Sparkling Wine – the three methods of production
Leave any preconceptions you might have about sparkling wine behind! Sparkling wine has nothing to do with bubbly grape juice of questionable quality, as many consumers still believe. Even especially elegant wines, such as Champagne, Spumante or Cava are sparkling wines by definition. Food law simply defines it as all carbonated wine-based beverages with an alcohol content of at least 10 % and a pressure of at least 3 bar. How the carbon dioxide, which is responsible for the pressure in the bottle, is introduced to the wine is only of secondary interest for now. In principle, there are three basic methods used to produce sparkling wine:
- Champagne Method/ Méthode Classique
- Charmat Method
- Injection Method
Sparkling wines with the Champagne method
The traditional method for sparkling wine production was developed by the Benedictine monk Pierre Pérignon in the 17th century, however, according to current research, he did not actually invent it. Secondary fermentation, which is responsible for introducing carbon dioxide to the wine, takes place in the bottle. With the Champagne method, also known as méthode classique or méthode traditionelle, yeast and sugar (or unfermented must) are added to the base wine, which is then bottled and finally sealed. Once secondary alcohol fermentation begins, alcohol is produced along with the carbon dioxide that is responsible for the pressure in the bottle.
Following a minimum period of storage, the yeast in the bottle is gradually forced into the bottle neck by ‘riddling’. Finally the yeast sediment (lees) that has gathered is removed or ‘disgorged’, and the bottle is re-corked. Originally, the process was both precarious and laborious, which explains Champagne’s status as a luxury good. It was Dom Pérignon, by the way, that made the 0.7 litre bottle sociably acceptable: The amount was based upon the average consumption of one man during the course of a dinner at the time. The conventional larger bottles available today, such as the magnum (1.5 L), the Jeroboam (3 L) or even the extremely rare Melchizdek (30 L), have always been considered a status symbol of the haute volée.
With the transfer method, secondary fermentation also takes place inside the bottle. In contrast to the traditional method, the removal of the lees is less involved. It is simply filtered out, and the sparkling wine is the filled into new bottles. The loss of pressure that normally accompanies this method has been prevented with technical solutions since around the middle of the 20th century. Most German sparkling wine is produced with the transfer method.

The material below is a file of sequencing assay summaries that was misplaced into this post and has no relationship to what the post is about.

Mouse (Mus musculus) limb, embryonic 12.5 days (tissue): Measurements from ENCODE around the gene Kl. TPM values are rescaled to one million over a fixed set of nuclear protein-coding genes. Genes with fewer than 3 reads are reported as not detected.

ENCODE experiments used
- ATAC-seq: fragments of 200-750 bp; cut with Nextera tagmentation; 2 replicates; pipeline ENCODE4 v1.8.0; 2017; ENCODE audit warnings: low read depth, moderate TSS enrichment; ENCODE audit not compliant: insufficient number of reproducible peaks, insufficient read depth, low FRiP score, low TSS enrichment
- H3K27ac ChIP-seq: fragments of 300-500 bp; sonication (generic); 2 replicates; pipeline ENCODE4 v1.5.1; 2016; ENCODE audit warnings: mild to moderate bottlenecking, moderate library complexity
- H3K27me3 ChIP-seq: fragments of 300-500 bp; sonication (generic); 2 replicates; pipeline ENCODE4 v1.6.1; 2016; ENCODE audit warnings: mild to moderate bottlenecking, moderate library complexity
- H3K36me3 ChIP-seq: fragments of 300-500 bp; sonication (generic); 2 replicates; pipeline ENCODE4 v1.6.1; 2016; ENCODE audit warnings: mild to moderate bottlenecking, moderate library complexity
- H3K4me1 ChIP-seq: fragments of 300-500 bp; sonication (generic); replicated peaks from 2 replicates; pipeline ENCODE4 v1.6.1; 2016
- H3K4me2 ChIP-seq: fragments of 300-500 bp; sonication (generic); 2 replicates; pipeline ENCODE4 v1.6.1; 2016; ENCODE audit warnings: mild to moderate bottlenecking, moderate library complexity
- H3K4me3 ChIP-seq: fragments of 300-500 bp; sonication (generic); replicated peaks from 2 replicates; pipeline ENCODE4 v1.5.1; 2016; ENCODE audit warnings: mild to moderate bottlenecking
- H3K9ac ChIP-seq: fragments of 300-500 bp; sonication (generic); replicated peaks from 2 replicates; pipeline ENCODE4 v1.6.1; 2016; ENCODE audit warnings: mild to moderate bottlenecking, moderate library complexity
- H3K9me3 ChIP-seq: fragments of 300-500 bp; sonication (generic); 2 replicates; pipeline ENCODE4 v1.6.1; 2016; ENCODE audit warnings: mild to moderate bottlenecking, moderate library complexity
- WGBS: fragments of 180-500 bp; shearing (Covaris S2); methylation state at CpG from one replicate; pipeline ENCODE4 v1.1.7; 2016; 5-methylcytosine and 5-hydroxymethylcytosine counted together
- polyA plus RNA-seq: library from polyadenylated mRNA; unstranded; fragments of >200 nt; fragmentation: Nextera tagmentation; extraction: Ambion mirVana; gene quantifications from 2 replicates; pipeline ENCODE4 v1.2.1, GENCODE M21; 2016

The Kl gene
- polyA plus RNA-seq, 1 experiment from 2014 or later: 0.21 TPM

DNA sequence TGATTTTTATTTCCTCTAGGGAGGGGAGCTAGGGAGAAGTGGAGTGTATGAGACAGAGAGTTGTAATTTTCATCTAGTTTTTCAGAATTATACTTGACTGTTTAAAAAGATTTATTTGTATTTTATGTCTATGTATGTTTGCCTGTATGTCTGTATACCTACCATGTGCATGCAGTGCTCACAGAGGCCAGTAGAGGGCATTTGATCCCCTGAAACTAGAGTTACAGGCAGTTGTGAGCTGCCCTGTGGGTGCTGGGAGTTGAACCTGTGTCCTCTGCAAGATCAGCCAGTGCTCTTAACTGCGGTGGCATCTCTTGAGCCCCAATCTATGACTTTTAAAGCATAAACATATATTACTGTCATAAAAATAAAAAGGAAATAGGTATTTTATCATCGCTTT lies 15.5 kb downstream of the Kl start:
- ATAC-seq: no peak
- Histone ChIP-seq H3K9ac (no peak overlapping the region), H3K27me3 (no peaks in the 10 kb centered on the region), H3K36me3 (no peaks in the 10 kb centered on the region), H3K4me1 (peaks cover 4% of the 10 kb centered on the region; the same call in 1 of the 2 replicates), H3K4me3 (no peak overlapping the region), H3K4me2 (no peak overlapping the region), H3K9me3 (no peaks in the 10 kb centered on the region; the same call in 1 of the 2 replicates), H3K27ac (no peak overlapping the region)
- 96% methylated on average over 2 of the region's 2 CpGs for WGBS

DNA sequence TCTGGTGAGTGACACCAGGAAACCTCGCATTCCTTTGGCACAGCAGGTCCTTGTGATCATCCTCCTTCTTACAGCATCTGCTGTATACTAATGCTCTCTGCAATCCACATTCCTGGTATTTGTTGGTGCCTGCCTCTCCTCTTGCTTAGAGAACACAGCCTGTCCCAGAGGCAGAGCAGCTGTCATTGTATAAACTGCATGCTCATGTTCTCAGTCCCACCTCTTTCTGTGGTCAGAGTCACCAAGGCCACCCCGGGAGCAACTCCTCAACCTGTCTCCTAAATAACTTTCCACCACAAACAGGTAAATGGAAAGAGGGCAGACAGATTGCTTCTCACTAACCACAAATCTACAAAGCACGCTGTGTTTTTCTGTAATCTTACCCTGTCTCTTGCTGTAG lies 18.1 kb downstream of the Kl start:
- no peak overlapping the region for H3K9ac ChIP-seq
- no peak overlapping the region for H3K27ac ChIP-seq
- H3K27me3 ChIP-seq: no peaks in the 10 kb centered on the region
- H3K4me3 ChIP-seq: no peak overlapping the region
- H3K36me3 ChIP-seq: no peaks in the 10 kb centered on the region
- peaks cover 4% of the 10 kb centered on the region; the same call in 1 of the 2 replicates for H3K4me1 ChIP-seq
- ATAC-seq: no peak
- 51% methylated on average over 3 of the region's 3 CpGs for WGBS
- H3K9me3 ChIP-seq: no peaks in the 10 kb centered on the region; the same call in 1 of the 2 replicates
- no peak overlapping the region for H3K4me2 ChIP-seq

Sparkling wines with the Charmat method
Along with the economic upswing and the increasing demand for sparkling wine, as well as new technical innovations in the 1950s, the Charmat method became interesting from an economic point of view. Secondary fermentation takes place in steel tanks, and the carbonised wine is then filtered and bottled under counterpressure. Sparkling wine production with the Charmat method is less labor-intensive than the traditional method and thus more economical.
One special type of the Charmat method is the Méthode rurale. Here, the carbon dioxide is produced during primary fermentation and brought to a halt with extreme cooling. The wine, which still has a high sugar concentration, is then bottled. Fermentation resumes, and carbon dioxide is produced. The final product is much sweeter than sparkling wines with secondary fermentation. The most well-known example is Asti spumanti, which is produced in large amounts in Piemont.
Sparkling wine with the Injection method
The injection method, also known as the soda method, is the least expensive way to produce sparkling wine: The base wine is simply cooled, and carbon dioxide is injected into it under pressure in much the same way as sodas are produced. The most well-known example for this method is Prosecco Frizzante, however because it has a pressure of under 3 bar, it is, strictly speaking, a pearl wine and not a true sparkling wine. High quality Prosecco spumante, in contrast, is usually made with the Charmat method, and has a finer and more stable perlage than Frizzante .
Sparkling Wines from around the World
In many parts of Europe, sparkling wines are made according to the methods described above. In Germany and Austria they are called ‘Sekt’ (Champage or Charmat Method), in France either Champagne (only if it actually comes from the Champagne region) or Crémant (Champagne or Charmat Method). In Italy the most well-known sparkling wines are Prosecco spumante (usually Charmatt Method) and Asti spumante. Cava, which must adhere to quality standards similar to those of Champagne, comes from Spain.